After a few more days of outrage, the agency will dial back the searches somewhat. They'll offer a token concession: no gloves inside the clothing, or some such meaningless distinction.
It will not be a victory for the resistance against a government agency that has abandoned decency and common sense, that puts you through the wringer because they can.
Sovereign Man spells it out well. I don't like his site much — he's a rich jet setter without a trace of patriotism who constantly bops from one country to another to write about where other rich people can find a haven outside the United States. His tone of smug superiority rubs me the wrong way, even though I think it's smart to consider what you would do in a worst-case scenario in the U.S., and have contingency plans that might include financial and legal bases in other countries.
But I agree with this:
Passengers who show up to an airport in the United States are now given two options: (a) go through the radiation bath [don't worry, the government says it's safe...] and let the TSA see you naked, or (b) let the TSA thugs grope you and fondle your children’s genitals.
This is not enhanced security protocol, this is a systematic desensitization to government intrusion. The idea is to get people used to new procedures, then continue to add more layers of government control.
I'm afraid so. No one can be so stupid as to imagine that the present security burlesque is going to make passengers safer. There has to be an ulterior motive — not necessarily within the TSA itself, but within the power centers that issue the policies that TSA managers must implement.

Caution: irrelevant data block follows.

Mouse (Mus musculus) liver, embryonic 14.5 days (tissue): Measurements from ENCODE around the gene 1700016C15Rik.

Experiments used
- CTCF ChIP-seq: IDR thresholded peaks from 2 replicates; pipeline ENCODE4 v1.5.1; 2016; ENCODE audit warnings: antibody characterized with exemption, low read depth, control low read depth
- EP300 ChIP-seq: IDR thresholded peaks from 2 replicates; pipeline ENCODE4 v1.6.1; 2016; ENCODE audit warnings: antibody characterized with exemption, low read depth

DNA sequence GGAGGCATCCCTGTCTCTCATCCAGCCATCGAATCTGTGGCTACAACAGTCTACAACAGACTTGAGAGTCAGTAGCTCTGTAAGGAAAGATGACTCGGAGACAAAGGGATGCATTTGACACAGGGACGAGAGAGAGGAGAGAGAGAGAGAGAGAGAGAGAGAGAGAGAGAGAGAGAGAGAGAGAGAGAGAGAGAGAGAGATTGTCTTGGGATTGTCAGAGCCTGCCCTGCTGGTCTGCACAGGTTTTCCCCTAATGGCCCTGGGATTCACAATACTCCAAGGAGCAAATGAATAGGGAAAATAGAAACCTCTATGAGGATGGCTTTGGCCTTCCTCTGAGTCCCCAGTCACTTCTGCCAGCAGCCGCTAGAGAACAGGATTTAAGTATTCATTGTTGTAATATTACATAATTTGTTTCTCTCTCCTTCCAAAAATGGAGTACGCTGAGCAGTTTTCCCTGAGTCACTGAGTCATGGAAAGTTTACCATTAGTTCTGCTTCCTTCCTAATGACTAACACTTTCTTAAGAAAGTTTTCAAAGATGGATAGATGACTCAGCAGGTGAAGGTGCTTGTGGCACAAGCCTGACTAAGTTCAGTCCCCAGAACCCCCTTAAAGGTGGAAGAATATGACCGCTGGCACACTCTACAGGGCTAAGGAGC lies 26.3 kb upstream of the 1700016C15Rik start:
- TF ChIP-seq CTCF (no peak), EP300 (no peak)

To be clear, some of the tactics are designed to be scaled back as concessions. It’s like turning up the volume from 0 to 10… everyone starts screaming that it’s too loud, so the government turns it down to 8. People think, “ah, that’s not as bad…” and eventually become accustomed to the noise.
In time, the government turns it up from 8 to 20. People pour into the streets again, protesting until the government turns it down from 20 to 15. People once again become accustomed to the noise as the new normal. This cycle escalates until no one can remember the sound of silence any longer.
I believe Sovereign Man is mistaken about this, though:
The fact is that body scanners are as ineffective at threat detection as metal detectors. Furthermore, the government has ruled out the idea of scanning air or seaborne cargo… because, clearly, cargo would never be a target. The little old lady with the prosthetic hip? Definitely. Cargo? No chance.
Neither body scanners nor metal detectors are necessarily ineffective. We haven't had any hijackers waving guns around in airliner cabins since the advent of metal detectors. The body scanners probably "work" in the sense of adding another, and different, kind of detection — although it would be foolish to imagine they are infallible. The lunacy is using them on every passenger, but that's what you get when your front-line employees are largely drawn from the underclass and don't have what it takes to use professional discernment: all you can expect from them is to follow a single ironclad procedure.
Where does he get the idea that "the government has ruled out the idea of scanning air or seaborne cargo"? I have never heard or read of any such refusal. Cargo scanning is probably far less efficient than it should be, and doubtless some baggage goes unscanned, but that's not a policy decision. It's likely that the massive manpower needed for grotesque passenger searches wastes resources that could better be used on cargo. (Frankly, I'd rather board a plane knowing every single checked bag has been X-rayed and otherwise tested than that every passenger has.)
Anyway, Sovereign Man adds:
These tactics are not about security… they’re about submission, obedience, and cultivating the slave mentality– that people should be afraid of their government and happily yield to authority without question or hesitation.
I wish I could say he's wrong about that. I can only hope he is.